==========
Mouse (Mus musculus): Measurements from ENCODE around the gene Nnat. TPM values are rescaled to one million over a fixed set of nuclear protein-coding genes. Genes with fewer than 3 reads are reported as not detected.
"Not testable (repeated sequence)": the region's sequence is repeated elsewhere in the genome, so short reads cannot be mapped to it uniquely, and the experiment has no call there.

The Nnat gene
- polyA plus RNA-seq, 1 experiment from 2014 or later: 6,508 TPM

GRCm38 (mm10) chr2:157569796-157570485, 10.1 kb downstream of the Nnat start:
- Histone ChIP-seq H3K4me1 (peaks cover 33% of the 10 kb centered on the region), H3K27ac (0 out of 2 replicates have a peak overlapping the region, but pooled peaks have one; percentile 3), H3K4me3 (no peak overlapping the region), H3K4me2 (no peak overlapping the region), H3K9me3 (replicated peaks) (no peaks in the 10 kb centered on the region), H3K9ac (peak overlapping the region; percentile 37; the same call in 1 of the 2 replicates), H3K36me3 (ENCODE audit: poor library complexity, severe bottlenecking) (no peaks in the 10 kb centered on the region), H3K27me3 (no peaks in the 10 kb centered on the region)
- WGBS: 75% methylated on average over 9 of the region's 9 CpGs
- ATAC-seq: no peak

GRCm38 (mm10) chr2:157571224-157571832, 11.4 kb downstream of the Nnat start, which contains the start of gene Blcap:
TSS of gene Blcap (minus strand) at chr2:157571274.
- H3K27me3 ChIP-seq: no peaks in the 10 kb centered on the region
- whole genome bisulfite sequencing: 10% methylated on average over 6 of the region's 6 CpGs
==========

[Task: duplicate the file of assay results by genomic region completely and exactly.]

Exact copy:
Mouse (Mus musculus): Measurements from ENCODE around the gene Nnat. TPM values are rescaled to one million over a fixed set of nuclear protein-coding genes. Genes with fewer than 3 reads are reported as not detected.
"Not testable (repeated sequence)": the region's sequence is repeated elsewhere in the genome, so short reads cannot be mapped to it uniquely, and the experiment has no call there.

The Nnat gene
- polyA plus RNA-seq, 1 experiment from 2014 or later: 6,508 TPM

GRCm38 (mm10) chr2:157569796-157570485, 10.1 kb downstream of the Nnat start:
- Histone ChIP-seq H3K4me1 (peaks cover 33% of the 10 kb centered on the region), H3K27ac (0 out of 2 replicates have a peak overlapping the region, but pooled peaks have one; percentile 3), H3K4me3 (no peak overlapping the region), H3K4me2 (no peak overlapping the region), H3K9me3 (replicated peaks) (no peaks in the 10 kb centered on the region), H3K9ac (peak overlapping the region; percentile 37; the same call in 1 of the 2 replicates), H3K36me3 (ENCODE audit: poor library complexity, severe bottlenecking) (no peaks in the 10 kb centered on the region), H3K27me3 (no peaks in the 10 kb centered on the region)
- WGBS: 75% methylated on average over 9 of the region's 9 CpGs
- ATAC-seq: no peak

GRCm38 (mm10) chr2:157571224-157571832, 11.4 kb downstream of the Nnat start, which contains the start of gene Blcap:
TSS of gene Blcap (minus strand) at chr2:157571274.
- H3K27me3 ChIP-seq: no peaks in the 10 kb centered on the region
- whole genome bisulfite sequencing: 10% methylated on average over 6 of the region's 6 CpGs